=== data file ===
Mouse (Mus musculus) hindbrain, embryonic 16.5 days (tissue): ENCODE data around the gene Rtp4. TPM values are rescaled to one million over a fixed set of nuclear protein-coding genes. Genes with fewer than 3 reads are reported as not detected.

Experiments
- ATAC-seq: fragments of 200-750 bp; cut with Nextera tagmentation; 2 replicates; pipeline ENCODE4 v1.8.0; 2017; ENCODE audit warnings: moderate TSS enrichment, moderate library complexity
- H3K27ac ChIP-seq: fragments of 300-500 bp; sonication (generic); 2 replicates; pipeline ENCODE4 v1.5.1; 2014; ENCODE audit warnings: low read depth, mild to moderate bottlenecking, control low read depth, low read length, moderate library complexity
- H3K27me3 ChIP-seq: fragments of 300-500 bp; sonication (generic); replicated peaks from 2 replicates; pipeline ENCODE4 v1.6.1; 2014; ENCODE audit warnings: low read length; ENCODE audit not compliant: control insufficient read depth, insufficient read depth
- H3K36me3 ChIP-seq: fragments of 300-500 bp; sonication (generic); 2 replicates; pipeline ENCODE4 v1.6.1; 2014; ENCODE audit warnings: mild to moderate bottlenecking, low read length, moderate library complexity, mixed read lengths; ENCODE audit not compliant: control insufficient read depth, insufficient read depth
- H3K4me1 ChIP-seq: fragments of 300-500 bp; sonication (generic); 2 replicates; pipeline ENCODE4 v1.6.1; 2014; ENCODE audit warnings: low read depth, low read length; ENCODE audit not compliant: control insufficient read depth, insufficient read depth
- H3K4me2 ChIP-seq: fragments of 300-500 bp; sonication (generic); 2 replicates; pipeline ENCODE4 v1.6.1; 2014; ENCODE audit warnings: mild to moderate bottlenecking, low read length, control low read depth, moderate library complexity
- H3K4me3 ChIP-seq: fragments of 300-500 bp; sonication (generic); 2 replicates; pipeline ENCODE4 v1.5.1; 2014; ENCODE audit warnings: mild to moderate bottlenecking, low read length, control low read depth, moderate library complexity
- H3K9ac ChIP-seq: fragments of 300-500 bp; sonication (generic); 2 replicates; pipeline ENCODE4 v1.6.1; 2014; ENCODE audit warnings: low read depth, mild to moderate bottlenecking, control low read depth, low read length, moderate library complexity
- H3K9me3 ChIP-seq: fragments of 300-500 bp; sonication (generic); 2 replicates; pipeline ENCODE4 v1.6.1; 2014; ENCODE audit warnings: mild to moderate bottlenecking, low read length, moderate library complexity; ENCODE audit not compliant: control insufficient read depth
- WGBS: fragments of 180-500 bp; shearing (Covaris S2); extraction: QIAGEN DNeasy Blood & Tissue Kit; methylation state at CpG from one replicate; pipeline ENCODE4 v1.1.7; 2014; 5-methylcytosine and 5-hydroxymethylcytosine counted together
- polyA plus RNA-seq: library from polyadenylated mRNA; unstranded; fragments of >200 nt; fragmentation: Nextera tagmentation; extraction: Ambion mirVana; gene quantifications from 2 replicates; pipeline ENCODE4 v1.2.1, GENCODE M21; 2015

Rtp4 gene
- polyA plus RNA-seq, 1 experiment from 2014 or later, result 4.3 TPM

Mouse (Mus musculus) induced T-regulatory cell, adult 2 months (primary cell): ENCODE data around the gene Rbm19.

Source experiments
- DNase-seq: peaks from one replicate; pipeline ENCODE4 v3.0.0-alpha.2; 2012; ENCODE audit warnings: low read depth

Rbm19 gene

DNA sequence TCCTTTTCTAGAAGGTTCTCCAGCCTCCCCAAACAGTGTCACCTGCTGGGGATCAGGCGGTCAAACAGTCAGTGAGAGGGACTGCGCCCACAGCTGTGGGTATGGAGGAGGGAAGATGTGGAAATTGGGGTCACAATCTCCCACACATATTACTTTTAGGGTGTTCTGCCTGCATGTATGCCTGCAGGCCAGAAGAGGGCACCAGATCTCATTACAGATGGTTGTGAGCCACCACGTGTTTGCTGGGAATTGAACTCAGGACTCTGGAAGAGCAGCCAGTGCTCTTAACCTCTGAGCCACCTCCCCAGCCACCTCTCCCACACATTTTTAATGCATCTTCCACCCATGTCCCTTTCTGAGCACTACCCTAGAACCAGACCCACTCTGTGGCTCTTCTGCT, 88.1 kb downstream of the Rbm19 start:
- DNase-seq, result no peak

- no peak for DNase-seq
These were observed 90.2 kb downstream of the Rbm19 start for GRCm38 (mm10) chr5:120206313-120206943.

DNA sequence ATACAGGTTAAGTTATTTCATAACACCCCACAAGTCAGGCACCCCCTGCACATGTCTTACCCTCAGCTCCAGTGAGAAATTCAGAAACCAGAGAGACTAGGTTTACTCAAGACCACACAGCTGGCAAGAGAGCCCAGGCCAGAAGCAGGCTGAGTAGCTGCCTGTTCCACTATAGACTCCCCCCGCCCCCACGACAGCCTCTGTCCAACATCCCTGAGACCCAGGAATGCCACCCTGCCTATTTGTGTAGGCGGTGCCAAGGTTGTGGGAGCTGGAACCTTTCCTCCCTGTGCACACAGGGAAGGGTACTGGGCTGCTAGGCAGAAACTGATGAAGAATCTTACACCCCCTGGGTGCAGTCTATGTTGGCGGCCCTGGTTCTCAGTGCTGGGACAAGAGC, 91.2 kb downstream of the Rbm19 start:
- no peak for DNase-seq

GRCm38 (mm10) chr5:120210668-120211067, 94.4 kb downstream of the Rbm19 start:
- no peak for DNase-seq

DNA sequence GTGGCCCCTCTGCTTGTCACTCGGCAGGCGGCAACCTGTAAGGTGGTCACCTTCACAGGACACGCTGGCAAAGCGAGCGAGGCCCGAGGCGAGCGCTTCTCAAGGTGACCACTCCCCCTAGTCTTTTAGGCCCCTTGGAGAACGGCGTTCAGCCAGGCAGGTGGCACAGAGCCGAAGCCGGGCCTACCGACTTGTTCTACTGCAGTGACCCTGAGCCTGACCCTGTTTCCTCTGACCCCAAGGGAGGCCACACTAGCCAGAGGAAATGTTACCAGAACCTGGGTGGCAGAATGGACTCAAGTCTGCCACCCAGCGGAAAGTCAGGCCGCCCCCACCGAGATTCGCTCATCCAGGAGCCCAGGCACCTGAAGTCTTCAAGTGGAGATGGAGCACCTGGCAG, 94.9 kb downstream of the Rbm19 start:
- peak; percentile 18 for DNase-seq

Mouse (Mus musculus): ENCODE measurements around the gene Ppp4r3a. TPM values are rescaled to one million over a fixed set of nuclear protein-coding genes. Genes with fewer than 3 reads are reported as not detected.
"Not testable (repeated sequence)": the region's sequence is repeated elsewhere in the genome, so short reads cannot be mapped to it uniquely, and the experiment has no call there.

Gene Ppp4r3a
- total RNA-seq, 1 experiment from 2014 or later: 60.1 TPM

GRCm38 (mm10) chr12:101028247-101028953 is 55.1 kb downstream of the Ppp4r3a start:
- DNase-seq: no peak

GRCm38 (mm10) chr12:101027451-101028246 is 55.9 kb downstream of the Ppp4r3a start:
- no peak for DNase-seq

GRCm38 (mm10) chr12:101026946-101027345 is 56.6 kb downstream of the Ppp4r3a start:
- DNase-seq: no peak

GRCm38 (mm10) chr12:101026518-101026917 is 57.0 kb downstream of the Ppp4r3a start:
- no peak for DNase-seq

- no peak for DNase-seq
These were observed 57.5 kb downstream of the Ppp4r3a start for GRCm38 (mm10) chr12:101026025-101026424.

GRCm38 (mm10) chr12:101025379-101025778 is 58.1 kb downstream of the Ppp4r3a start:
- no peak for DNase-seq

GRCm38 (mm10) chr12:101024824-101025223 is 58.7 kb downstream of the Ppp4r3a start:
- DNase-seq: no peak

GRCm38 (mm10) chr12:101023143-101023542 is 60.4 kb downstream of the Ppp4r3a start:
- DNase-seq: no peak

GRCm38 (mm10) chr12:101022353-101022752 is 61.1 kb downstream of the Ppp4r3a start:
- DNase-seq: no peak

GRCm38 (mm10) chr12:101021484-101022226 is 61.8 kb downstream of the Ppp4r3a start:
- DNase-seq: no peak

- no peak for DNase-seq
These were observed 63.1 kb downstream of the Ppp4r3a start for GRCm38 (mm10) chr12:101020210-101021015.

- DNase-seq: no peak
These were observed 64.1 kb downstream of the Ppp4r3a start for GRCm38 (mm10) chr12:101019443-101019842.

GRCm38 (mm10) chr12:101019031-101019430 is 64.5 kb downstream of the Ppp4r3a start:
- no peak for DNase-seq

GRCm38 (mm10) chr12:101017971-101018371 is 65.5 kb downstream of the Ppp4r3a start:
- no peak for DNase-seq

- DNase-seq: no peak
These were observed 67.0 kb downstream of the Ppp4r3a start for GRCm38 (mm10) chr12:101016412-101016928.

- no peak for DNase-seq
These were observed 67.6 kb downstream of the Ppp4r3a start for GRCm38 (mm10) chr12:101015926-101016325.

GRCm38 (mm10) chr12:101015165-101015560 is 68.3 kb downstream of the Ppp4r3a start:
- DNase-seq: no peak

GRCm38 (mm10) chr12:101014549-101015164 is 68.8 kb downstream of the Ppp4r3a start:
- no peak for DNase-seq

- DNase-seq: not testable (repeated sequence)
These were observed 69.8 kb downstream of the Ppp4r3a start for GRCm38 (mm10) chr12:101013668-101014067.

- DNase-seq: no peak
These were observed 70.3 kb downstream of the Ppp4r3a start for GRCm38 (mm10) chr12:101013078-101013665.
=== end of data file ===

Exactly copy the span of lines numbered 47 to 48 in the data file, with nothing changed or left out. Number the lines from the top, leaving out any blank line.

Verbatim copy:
- DNase-seq: no peak

GRCm38 (mm10) chr12:101023143-101023542 is 60.4 kb downstream of the Ppp4r3a start: